What I and the estimated 100,000 other attendees saw were more than 1,000 unique pieces of automotive art. The price of admission for these $100,000 to $1-million masterpieces charged by their exceptionally generous owners? Nothing.

As for the estimated economic impact of $2.5 million to $3 million, I’d suggest it was something Victoria definitely needed.

John Farquharson

International woes not PM’s fault

Re: “Let’s elect leaders who care for us,” letter, July 21.

Who would have thought that picking cherries in the Okanagan would equate Justin Trudeau with the pyromaniac Nero and Vlad the Impaler?

Yes, unfortunately Canada is staring down a recession, but so is the rest of the world. We are part of a global economy and are not isolated or insulated from what happens globally.

There is some small solace in the fact that while our inflation rate is horrendous, it is better than what is being experienced across many other countries such as the United Kingdom and the United States.

The looming recession is a result of two years of pandemic, the war in Ukraine and global warming, not anything specific the prime minister of Canada did or didn’t do.

Picking cherries in the Okanagan showcases B.C.’s agriculture industry and the significant problems growers are experiencing as a result of climate change.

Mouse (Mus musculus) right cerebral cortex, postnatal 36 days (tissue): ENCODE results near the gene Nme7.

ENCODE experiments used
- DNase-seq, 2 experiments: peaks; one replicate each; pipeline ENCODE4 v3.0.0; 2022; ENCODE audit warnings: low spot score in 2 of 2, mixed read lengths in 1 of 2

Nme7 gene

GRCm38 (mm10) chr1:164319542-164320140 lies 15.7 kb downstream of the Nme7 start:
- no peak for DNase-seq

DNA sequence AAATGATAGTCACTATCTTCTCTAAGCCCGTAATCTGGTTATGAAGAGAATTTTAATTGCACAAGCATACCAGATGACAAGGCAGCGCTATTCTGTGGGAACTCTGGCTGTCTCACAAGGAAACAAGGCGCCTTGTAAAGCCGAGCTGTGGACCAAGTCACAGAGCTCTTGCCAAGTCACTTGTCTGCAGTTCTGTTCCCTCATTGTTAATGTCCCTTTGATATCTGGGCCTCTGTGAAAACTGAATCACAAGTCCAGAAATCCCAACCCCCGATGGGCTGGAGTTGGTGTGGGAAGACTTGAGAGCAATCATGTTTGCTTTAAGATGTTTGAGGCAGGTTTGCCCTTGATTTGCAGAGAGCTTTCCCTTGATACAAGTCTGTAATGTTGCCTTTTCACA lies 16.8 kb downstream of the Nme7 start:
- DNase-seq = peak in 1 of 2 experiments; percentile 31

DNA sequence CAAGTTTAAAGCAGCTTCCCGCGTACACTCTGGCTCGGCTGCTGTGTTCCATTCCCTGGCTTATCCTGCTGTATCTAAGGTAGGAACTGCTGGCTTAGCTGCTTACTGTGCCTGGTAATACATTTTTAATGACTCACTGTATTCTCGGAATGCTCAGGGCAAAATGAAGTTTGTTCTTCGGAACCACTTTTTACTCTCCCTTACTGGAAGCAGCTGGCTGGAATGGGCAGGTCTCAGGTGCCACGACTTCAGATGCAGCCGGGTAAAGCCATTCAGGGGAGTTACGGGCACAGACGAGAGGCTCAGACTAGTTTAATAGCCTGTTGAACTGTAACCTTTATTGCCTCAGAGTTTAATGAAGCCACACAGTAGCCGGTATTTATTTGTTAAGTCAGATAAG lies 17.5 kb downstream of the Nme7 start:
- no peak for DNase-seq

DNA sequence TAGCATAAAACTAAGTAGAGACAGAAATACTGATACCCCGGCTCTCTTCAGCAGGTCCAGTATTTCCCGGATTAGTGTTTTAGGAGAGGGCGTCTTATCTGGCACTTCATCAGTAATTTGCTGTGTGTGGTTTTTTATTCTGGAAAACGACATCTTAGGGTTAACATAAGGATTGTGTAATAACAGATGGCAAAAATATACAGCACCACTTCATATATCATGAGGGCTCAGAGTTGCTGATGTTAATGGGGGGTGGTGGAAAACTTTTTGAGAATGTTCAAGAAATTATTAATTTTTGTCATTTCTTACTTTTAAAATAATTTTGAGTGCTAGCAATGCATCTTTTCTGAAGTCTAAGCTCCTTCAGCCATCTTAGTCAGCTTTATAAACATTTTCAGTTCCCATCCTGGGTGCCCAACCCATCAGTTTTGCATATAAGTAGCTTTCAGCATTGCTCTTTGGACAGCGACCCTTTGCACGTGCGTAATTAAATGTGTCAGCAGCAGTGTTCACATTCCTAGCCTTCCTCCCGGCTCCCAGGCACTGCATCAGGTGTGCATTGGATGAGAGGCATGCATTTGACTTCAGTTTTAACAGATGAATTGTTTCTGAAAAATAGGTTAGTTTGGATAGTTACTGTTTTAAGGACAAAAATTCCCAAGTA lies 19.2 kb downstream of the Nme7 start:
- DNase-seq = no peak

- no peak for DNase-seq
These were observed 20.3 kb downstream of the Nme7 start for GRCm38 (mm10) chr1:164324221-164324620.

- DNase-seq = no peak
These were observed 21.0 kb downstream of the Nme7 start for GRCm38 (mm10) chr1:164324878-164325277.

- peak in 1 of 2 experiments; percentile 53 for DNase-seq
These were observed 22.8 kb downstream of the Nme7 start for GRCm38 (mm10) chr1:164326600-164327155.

Trudeau is certainly no superhero, but neither is he an uncaring or bloodthirsty monster. He probably doesn’t even know how to play the fiddle.

Pat Jackson

Even with the tax, there are empty homes

Re: “B.C. expands speculation tax to more empty Island homes,” July 21.

The story states that the tax was created to reduce the number of empty homes in the province.

If that’s the case, then why have two houses, one on Mars Street in Victoria and the other at the corner of Blenkinsop Road and Cedar Hill Cross Road in Saanich, been allowed to continue to exist with boarded-up windows for so many years?

Jack Knox did a column on the Mars property’s deplorable condition a decade ago.